- On April 28, 2004, with little or no fanfare, members
of the House Committee on International Relations introduced a bill, H.R.
4230 to make the United States Department of State responsible to "Monitor
and Combat Anti-Semitism" everywhere in the world. The bill cites
several examples: (a) the speech of Prime Minister Mahathir Mohamad of
Malaysia; (b) car bombings outside synagogues in Instanbul, Turkey; (c)
anti-Semitic slogans (unspecified) burned into the lawn of Parliament House
in Tasmania; (d) desecration by vandals of gravestones in a Jewish cemetery
in Russia; (e) attack on a Jewish school by vandals in Toronto, Canada;
and (f) a fire of unknown origin at a synagogue in Toulon, France. Narrowly
construed, this bill would not only have a special office in the State
Department to monitor such activities and make an annual report to the
Congress of them. State would also be expected in any country where anti-Semitic
acts occurred to "combat" those acts.
- If enacted this bill will make the United States the
world policeman for any actions that Israelis or Jews anywhere in the world
feel is anti-Jewish. Moreover, as the act is written, it would make the
United States responsible for taking actions to counter such actions with
any government or organization that may be responsible for the alleged
acts. Since the bill is written so that what constitutes anti-Semitism
is a matter of judgment, there would be no end to the problems such a law
would create for US diplomats and no limit on the harassment of other governments
for alleged misdeeds.
- Any sensible person will deplore acts against Jews or
their institutions and symbols, just as they should deplore such acts against
Christians, Muslims, Buddhists, and other religious communities. And if
the Congress is so confused about its mission as to take this on, then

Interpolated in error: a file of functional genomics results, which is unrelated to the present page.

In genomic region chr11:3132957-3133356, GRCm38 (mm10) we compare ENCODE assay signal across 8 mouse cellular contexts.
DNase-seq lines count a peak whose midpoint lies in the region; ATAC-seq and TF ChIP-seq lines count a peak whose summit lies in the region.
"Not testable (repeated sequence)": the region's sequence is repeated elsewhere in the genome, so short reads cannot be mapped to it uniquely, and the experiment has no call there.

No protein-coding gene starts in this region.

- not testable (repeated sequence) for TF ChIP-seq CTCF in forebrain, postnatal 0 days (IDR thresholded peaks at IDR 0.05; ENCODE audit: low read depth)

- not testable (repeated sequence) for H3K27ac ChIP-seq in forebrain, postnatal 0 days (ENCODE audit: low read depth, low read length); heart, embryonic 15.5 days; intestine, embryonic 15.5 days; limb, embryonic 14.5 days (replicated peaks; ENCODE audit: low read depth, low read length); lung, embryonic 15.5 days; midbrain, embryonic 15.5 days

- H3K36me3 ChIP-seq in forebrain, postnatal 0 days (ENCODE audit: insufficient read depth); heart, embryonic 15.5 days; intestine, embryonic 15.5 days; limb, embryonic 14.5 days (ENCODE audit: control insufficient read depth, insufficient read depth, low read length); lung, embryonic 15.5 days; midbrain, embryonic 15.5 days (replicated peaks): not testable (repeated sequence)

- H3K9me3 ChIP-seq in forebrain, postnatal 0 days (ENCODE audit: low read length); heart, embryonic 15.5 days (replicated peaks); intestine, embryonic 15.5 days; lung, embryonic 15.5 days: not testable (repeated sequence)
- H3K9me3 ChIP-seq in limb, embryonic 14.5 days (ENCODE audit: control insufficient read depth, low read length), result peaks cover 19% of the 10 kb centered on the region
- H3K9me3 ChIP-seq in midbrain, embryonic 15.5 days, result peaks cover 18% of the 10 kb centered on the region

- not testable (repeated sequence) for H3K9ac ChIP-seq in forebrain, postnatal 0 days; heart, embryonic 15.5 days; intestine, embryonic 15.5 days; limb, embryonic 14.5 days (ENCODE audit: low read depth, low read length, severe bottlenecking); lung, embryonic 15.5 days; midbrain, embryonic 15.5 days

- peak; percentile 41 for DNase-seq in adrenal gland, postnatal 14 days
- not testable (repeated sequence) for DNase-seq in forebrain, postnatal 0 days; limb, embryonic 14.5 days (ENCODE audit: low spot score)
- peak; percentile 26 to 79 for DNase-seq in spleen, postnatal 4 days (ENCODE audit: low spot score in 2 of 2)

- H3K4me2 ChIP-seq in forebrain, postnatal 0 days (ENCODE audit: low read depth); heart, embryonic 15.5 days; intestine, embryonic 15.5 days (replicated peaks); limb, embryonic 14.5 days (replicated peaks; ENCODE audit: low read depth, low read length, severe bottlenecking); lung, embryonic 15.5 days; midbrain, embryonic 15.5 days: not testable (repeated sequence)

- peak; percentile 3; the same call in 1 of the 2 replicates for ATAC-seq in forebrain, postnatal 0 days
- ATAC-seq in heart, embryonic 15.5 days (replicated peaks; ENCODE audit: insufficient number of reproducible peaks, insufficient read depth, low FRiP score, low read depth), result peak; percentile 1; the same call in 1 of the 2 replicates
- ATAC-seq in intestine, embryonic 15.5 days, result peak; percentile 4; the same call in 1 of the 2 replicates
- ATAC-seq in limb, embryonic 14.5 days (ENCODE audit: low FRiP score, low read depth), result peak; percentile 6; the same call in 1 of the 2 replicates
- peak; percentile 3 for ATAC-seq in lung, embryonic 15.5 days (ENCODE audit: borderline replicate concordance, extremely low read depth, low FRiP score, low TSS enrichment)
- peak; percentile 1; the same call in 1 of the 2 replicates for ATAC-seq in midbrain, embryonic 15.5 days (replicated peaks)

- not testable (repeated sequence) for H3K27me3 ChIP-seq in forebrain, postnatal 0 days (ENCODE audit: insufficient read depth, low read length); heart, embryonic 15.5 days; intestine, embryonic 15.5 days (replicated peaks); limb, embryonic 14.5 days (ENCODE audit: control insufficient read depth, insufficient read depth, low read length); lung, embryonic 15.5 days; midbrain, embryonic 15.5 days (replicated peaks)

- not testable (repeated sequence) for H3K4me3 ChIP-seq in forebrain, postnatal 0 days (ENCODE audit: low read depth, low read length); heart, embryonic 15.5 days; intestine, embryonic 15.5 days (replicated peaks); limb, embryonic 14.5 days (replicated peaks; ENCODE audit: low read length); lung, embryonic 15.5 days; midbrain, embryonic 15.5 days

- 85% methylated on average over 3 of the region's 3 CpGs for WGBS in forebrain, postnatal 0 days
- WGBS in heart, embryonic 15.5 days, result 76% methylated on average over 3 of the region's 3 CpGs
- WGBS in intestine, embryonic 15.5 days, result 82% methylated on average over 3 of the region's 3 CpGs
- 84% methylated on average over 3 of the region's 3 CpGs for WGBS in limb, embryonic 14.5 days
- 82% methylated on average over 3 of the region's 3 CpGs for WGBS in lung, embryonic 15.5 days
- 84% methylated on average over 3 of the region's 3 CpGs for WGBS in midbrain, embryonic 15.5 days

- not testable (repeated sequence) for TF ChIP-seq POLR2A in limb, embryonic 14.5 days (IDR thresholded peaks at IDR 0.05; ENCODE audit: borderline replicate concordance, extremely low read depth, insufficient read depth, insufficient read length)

it should be ready to discharge the same responsibility for all the world,s
religious practitioners. There will be no end to it, because such acts
are often obscure in their perpetrators and intentions.
- That, however, is not the problem with the purposes of
this bill. Its central purpose is to sweep under the rug any criticism
of Zionists, current Israeli leadership, Israeli settlers, and their supporters
for their actions against the Palestinian people. Its goal is to stifle
all criticism of extreme behavior such as building the wall around the
West Bank, assassinating Palestinian activists and their leaders, imprisoning
Palestinians without trial, torturing them in captivity, and taking their
ancestral homes without compensation. If objections to such acts are anti-Semitic,
than a growing number of people will be targeted by this legislation, because
most of the unhappiness in the world with developments in Israel is generated
by those actions, not by Jewishness or Judaism. Moreover, those objections
are wide spread, not confined to any society or any part of the world.
- The American government and the United States Congress
cannot honorably be associated with a scheme designed to suppress legitimate
criticism of Israeli repression of the Palestinian people. In truth, the
Palestinians are Semites and Israeli actions against them are brutally
anti-Semitic. It is therefore predictable that if the Israelis stop those
patterns of repression and take actions to deal with the Palestinians as
people, yes, even Semites of equal worth, then much of the world objection
to Israeli behavior will subside. No US law can accomplish that purpose.
Nor can it police objections to Israeli misconduct. Only the Israelis can
change their own habits. The larger Jewish community must recognize this
and work to get it done.
- The writer is a former Senior Foreign Service Officer
of the US Department of State and one of the signers of the letter sent
by US diplomats to President Bush on May 5. He will welcome comments at